The All-American Rejects Generate "Sweat"
The All-American Rejects Generate "Sweat"
- Genre : More Music
- Type : Interviews
- Author : Super Admin
- Date : Mon, 07 May 2018
Tyson Ritter discusses the band's new music, the perfect night on stage, and his most grounding moments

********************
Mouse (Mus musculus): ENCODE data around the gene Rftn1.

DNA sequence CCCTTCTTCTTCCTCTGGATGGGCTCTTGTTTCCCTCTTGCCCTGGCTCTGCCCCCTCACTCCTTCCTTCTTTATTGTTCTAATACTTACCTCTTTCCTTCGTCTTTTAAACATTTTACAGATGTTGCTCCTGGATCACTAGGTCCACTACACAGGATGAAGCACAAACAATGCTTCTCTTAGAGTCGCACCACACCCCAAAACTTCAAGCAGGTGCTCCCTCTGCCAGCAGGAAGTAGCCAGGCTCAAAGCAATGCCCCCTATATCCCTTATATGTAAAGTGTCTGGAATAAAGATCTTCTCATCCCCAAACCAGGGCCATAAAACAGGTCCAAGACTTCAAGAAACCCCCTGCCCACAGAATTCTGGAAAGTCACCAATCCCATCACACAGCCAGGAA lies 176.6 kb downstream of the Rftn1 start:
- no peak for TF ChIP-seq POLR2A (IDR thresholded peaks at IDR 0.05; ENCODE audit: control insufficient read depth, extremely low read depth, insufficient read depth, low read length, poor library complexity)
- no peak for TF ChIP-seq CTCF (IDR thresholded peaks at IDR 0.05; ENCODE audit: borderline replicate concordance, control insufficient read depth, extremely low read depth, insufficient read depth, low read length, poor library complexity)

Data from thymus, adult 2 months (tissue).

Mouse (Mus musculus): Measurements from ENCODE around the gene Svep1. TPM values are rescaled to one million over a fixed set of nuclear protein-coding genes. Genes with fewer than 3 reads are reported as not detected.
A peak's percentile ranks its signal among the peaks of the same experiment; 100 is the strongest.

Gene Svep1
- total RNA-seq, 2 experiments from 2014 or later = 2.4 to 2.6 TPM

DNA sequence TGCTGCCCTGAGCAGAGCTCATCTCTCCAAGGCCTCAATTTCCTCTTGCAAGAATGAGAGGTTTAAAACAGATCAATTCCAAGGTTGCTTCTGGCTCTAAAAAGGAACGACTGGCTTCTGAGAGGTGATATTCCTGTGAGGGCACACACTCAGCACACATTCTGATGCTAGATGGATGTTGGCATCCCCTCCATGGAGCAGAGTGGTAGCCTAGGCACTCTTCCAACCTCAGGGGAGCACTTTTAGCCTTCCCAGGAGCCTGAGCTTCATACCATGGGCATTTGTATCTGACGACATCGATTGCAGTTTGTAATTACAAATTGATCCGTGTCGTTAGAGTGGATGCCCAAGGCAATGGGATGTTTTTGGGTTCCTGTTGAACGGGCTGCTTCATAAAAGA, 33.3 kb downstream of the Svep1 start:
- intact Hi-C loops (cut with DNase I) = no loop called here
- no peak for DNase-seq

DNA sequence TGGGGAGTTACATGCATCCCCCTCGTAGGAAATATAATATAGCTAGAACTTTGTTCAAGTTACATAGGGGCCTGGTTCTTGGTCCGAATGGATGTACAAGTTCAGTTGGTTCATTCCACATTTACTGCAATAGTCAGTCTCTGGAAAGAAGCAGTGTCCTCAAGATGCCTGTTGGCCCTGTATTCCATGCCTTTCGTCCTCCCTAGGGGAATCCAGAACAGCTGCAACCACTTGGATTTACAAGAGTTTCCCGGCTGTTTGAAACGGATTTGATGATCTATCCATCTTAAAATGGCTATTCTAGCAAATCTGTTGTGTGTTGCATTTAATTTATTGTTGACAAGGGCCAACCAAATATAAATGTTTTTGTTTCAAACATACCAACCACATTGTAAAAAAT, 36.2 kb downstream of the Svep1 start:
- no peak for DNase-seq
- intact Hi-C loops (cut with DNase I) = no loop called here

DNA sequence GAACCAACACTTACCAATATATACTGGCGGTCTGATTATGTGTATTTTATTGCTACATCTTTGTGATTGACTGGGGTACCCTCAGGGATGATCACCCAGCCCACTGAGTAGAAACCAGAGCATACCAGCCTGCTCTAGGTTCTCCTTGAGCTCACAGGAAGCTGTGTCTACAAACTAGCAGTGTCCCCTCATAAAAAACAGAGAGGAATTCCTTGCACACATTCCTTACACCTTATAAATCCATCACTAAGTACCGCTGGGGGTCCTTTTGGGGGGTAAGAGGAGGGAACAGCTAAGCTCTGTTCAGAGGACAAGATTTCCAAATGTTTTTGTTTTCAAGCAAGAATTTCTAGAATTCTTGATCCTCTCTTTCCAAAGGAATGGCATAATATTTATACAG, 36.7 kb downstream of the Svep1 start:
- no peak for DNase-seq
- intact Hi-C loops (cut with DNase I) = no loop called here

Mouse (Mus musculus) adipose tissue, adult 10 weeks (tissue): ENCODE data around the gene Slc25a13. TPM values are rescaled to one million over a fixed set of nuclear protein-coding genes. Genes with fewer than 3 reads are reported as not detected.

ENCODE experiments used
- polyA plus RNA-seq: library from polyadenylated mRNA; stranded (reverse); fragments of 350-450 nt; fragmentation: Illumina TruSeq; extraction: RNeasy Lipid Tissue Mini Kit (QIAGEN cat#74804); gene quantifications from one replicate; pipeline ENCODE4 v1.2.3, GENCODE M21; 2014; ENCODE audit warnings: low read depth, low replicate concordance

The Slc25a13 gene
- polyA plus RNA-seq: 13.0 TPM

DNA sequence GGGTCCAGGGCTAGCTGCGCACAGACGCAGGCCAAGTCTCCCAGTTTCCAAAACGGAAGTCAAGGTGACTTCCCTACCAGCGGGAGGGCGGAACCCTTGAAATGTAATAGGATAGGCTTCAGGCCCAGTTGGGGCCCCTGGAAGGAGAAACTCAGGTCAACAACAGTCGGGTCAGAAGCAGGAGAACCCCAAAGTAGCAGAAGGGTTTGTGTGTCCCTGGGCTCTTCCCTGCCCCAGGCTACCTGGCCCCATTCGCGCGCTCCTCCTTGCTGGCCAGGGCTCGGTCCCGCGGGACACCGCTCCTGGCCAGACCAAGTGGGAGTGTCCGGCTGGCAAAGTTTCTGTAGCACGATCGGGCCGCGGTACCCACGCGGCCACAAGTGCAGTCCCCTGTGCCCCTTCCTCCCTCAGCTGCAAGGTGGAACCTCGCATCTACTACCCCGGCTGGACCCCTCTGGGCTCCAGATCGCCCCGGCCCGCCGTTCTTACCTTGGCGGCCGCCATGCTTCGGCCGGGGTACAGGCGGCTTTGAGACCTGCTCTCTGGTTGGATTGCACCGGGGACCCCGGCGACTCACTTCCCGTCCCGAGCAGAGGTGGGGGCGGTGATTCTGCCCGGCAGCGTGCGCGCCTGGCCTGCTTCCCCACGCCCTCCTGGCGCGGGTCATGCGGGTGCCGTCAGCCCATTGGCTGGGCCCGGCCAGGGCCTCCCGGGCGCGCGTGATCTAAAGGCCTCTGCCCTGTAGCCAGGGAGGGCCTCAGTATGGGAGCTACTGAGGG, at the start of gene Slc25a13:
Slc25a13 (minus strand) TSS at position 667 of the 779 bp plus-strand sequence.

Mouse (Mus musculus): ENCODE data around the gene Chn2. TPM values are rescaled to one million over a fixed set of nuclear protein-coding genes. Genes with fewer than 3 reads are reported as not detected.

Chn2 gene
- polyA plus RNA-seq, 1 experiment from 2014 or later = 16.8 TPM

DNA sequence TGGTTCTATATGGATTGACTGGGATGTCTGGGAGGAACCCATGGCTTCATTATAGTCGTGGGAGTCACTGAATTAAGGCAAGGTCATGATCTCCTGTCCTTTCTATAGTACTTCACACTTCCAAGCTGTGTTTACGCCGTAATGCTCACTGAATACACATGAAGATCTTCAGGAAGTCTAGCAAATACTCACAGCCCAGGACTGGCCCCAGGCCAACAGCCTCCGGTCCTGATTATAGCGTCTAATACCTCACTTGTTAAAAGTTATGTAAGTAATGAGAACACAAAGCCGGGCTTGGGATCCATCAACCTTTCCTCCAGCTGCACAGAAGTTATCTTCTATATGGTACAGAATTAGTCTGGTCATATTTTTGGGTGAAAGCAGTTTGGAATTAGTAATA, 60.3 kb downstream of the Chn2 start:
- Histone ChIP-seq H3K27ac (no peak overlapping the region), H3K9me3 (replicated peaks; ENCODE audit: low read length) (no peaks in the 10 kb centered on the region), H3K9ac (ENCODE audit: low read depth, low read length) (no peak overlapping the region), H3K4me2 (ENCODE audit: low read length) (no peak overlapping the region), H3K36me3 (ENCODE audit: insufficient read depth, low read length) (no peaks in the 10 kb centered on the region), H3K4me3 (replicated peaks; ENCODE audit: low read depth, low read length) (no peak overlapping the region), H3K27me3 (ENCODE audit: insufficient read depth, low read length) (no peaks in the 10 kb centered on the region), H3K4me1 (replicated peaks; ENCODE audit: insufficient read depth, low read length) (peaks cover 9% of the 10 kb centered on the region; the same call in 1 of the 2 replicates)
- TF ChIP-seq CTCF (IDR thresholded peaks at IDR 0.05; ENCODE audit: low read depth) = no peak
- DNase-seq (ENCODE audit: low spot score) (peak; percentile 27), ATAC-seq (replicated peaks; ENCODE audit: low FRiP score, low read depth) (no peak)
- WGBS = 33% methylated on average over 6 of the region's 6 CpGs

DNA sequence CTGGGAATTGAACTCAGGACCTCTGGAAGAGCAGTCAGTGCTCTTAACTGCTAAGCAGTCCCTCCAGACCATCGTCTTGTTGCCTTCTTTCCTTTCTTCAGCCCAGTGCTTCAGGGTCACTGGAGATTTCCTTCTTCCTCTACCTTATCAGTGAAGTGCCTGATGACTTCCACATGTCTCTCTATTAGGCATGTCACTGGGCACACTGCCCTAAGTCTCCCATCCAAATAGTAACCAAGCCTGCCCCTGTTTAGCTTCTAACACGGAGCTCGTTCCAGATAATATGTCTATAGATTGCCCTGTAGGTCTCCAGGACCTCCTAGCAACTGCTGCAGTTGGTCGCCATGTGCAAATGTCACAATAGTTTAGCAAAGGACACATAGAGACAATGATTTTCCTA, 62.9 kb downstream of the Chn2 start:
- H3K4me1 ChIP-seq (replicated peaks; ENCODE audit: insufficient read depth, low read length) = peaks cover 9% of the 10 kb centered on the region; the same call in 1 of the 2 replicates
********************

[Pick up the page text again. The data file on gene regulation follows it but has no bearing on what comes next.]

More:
It's been over five years since The All-American Rejects released their last studio album, but this past August, the band finally delivered two new tracks and a corresponding music video. 'Sweat' and 'Close Your Eyes' are set to be part of a forthcoming EP that should arrive sometime in the near future. The two new tracks find the Oklahoma rock band exploring new directions. They hit the studio with a variety of different producers while lead singer Tyson Ritter began collaborating with fellow writers other than bandmate Nick Wheeler for the first time in the group's career. ARTISTdirect's Christopher Friedmann caught with Tyson Ritter to discuss the band's new music, the perfect night on stage, and his most grounding moments. Christopher Friedmann: We're talking because you recently released two new songs, and you are preparing to release a new album come the new year. Just to start, how is the mood in camp? Tyson Ritter: Everything is great. We just got off a six-week run with Dashboard Confessional, before we let go of the 'Sweat' film, and that was really great. Excited to hear people sing back the new tunes, feels like we woke up a five year sleeping giant and it was with purpose. CF: Your two newest songs, 'Sweat' and 'Close Your Eyes', come along with an 11-minute video. Can you tell us about where the concept came from and why you felt it fit the songs perfectly? TR: Jamie Thraves is an incredibly accomplished music video director that approached us with a concept when he heard the songs, and he came with a very simple concept that just said, 'I see Tyson playing a woman. He's a productive of this man, Robert's fantasy. And I see him playing Robert as well.' Musically, 'Sweat' and 'Close Your Eyes' are kind of polar opposites of expression for the band and it was really important for me that they were paired together because after five years of being away from music, as a collective band, I think it was really important, for me especially, that not only was there kind of an offering that felt fresh, but also that had an impression of growth behind it. And I think a song like 'Close Your Eyes' is kind of in a place of a spectrum that we are not really known for touching, so I really thought it was important that this was a sonic offering that went from A to Z. So visually, the film was, like I said, birthed from this incredibly brilliant director that did my favorite Radiohead music video. I, of course, had questions for him, but there was an immediate instillation of trust because he is an incredible artist, Jamie. We just sort of started corresponding via email for about 2 weeks about the life of Robert and what he was to him and we even installed, when I started to build the characters, we added a lot of our own personal anecdotes of things that happened in our lives that we said happened to Robert. So we really focused on building a character that this explosion of fantasy actually came from. CF: In the second part of the video, there is this scene where Robert pays everyone out for being there, but then it snaps back into that never happening. What is the history of Robert? Where did he come from? What brought him back to this home that he seemed like he'd been gone from for a long time? TR: For me, Robert was someone I wanted to make sure a lot of people saw themselves in. I think we are all different people when we enter a room, whether it's filled with people we know, strangers we don't' as we age, this thought in our minds about our own identity and self worth, it becomes a little bit more of a question we seek as we age, and I think Robert is a guy who is fighting that conscious thought, where he wants to discover who he is, but he also wants to run away from himself and, in order to keep his identity secure, he actually went to the extreme of paying people to maintain this facade, this happy